The eyebrow-raising finale involves an act of incest. A brief and delicately-handled sexual union between Laurent and Clara during their stay at the cloistered netherworld of the spa. In his essay found in the insert booklet for this DVD release, critic Michael Stragow argues that the act flows so naturally from the characters that it isn't disturbing in the least. I think he's half right. The union is a logical terminal point for the paths each character has traveled over the course of the film's two hours. It's also a perfect poetic crux on which childhood ends and adulthood begins for Laurent. It remains, however, as uncomfortable as a moment of mother-son incest is apt to be, regardless of how we intellectualize it. And that's as it should be, as Malle intended.
"When we are young, the Oedipus complex thing is like a joke," Malle told film critic Roger Ebert in an interview conducted in 1972. "It takes years to discover that it is real, that there is a dream ideal, an initiating mother, in our subconscious. The movie is about that sort of childlike dream." The quote explains why the scene is absent prurience or tawdry thrills. The spa is a kind of dream world, a limbo space between Laurent's childhood world and the world of adults on whose threshold he stands. Malle's construction of this symbol is so precise that it feels naturalistic, yet succeeds in diffusing the scandal of the incest. Our natural cringing at the idea of sexual contact between parent and child is diverted by Malle into a visceral identification with Laurent's physical, emotional, intellectual, and sexual epiphany. We feel as though the boy's childhood, his innocence, dies in the contact with Clara. The union between them is no union at all, but a final separation. It isn't grotesque, nor is it sexy; it's melancholy, yet somehow inevitable. The symbolic resonance of the scene saps much of the ick-factor found in a literal reading. And we're left with a very real sense of the finality with which Laurent has crossed the threshold into adulthood. From Zazie dans le Métro to Lacombe, Lucien to Au Revoir les Enfants to Pretty Baby, Malle's oeuvre demonstrates his small obsession with the exquisite moment in which a person becomes an adult. The incest in Murmur of the Heart is such a potent and evocative symbol of that cocktail of pleasure and pain, that melding of sadness and joy, that it is perhaps his definitive statement on the subject.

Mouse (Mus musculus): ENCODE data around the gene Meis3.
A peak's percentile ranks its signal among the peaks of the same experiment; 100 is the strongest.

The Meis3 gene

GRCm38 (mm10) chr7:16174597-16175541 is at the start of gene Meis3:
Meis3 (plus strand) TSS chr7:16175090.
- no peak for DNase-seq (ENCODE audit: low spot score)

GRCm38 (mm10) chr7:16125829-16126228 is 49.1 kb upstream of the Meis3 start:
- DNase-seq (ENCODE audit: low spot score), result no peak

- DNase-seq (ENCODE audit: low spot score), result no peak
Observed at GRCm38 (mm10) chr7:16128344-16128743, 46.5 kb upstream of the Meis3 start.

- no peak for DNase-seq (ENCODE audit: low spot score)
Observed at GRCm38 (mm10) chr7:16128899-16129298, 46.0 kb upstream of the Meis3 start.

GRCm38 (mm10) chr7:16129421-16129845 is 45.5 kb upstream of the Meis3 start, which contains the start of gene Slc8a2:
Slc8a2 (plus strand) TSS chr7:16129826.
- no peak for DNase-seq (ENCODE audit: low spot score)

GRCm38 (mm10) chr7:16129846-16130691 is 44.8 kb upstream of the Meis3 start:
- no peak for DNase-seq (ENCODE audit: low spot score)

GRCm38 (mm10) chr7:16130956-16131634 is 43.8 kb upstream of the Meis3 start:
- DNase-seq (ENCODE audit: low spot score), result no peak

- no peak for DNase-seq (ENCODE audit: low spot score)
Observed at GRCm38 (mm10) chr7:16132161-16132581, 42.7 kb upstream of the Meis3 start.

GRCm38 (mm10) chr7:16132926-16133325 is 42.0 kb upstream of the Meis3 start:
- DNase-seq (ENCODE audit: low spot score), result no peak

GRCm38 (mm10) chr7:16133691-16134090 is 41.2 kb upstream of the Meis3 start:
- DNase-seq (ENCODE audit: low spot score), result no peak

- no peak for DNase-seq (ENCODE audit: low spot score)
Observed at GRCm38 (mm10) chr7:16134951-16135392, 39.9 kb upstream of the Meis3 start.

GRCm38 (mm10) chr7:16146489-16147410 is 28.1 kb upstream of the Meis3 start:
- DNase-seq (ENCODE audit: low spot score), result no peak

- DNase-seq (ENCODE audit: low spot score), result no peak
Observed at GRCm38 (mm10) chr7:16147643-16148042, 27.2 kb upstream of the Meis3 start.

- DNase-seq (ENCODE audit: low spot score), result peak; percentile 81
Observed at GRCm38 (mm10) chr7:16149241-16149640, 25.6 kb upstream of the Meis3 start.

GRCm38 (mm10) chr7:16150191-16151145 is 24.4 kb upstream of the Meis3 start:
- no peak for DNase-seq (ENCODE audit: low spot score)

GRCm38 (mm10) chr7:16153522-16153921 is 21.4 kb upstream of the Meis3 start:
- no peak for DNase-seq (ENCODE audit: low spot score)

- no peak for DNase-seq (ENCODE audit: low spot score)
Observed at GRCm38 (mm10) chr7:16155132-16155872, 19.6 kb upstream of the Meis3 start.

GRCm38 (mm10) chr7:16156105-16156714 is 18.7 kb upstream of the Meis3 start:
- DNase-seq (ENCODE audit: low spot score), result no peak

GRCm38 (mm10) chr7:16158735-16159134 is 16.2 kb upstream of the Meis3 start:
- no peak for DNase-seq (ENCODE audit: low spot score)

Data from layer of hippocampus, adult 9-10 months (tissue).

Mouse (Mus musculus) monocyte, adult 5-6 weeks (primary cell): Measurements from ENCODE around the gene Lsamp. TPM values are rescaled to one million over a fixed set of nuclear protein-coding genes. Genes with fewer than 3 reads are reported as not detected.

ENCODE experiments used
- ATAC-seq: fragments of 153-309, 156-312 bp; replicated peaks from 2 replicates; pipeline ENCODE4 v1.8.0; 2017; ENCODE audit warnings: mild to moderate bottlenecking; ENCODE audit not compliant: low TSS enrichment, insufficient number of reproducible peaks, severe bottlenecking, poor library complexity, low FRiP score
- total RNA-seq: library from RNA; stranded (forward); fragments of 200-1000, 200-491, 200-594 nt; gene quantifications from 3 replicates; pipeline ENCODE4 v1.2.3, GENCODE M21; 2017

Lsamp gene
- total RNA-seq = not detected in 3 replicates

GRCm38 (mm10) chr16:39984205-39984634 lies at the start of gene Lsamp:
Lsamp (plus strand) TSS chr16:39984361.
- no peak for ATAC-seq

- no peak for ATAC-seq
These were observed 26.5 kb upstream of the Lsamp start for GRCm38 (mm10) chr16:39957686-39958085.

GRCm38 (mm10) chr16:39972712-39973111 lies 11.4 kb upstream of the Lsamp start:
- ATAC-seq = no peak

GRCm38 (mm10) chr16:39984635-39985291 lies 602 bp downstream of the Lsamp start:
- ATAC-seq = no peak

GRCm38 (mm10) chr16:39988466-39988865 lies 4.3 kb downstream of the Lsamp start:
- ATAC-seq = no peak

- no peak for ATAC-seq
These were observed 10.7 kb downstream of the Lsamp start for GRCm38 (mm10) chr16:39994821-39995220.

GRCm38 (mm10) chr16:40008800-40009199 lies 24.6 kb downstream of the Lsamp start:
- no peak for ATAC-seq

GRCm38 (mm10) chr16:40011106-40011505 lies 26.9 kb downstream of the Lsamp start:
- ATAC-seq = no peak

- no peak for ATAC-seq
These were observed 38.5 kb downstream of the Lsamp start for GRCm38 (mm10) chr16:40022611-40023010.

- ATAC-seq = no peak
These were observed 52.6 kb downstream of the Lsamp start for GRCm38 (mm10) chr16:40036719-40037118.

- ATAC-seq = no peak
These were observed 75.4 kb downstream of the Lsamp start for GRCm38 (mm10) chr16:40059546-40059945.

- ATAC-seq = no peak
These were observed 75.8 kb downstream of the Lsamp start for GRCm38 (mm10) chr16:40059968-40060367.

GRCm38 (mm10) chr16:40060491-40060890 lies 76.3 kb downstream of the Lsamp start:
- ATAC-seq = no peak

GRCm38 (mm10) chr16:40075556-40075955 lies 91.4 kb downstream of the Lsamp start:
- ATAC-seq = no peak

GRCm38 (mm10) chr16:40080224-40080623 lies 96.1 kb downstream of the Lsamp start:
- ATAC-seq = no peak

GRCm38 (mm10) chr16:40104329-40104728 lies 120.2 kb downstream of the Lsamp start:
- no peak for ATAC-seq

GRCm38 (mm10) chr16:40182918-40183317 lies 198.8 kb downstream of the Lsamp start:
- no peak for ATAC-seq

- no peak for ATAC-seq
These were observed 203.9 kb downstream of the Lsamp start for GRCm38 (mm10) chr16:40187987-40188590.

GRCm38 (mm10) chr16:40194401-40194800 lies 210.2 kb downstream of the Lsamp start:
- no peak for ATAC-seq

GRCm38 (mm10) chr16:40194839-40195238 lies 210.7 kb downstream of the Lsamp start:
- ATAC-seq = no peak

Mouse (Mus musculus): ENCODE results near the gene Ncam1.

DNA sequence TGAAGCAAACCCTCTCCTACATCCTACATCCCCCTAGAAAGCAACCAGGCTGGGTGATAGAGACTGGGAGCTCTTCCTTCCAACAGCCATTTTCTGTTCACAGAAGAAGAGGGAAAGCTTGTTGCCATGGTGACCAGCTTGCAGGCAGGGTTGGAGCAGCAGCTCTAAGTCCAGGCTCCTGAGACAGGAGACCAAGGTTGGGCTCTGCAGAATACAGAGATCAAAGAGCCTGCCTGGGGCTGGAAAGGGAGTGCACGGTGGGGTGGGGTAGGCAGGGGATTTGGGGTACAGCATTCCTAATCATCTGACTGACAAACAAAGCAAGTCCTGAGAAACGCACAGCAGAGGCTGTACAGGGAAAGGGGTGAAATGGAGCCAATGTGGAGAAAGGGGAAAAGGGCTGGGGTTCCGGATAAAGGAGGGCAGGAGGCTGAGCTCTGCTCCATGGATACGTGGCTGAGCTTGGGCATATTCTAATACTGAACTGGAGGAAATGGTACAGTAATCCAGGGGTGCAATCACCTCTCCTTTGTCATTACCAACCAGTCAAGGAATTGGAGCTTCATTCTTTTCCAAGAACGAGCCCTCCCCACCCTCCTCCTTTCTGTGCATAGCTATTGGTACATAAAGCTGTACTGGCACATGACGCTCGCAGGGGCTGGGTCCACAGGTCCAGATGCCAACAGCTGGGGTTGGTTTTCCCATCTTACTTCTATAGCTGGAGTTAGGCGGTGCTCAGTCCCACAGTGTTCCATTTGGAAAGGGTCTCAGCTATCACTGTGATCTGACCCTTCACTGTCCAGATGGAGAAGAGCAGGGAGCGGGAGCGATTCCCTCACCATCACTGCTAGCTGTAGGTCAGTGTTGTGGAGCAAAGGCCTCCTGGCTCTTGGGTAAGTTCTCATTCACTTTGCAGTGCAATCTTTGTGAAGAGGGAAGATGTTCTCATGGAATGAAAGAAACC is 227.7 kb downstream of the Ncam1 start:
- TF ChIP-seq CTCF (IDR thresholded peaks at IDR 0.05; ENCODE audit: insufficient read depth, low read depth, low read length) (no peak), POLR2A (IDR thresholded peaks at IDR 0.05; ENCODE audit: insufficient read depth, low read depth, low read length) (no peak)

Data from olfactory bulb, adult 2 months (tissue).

Murmur of the Heart's 1.66:1 anamorphic widescreen transfer is gorgeous even by Criterion's standards. According to the liner notes, the high-definition transfer—supervised by cinematographer Ricardo Aronovich (Missing)—was sourced from the 35mm interpositive and internegative, and digitally restored. It's not an exaggeration to say the resulting image is pristine. Every single frame is smooth and detailed. Colors are always accurate. Digital artifacts are absent even in filtered shots with gauzy, diffused light. The fact that the film is 35 years old only makes the work Criterion has done that much more impressive.
The single-channel reproduction of the film's original French mono soundtrack has undergone a complete restoration also. The result is a faithful representation of a limited source. Distractions are absent, leaving clear dialogue and convincing ambience.
Criterion delivers Murmur of the Heart both as this single-disc release, and as the first disc in their 3 Films by Louis Malle boxed set. This stand-alone disc is part of their budget line, and contains a limited number of supplements. The disc itself offers only a theatrical trailer in addition to the feature. An insert booklet has the aforementioned essay by Michael Stragow, as well as detailed information about the restoration and transfer of the film to DVD.
Murmur of the Heart is as entertaining a coming of age picture as it is challenging. It's also one of Louis Malle's finest efforts.
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Scales of Justice
• Original Theatrical Trailer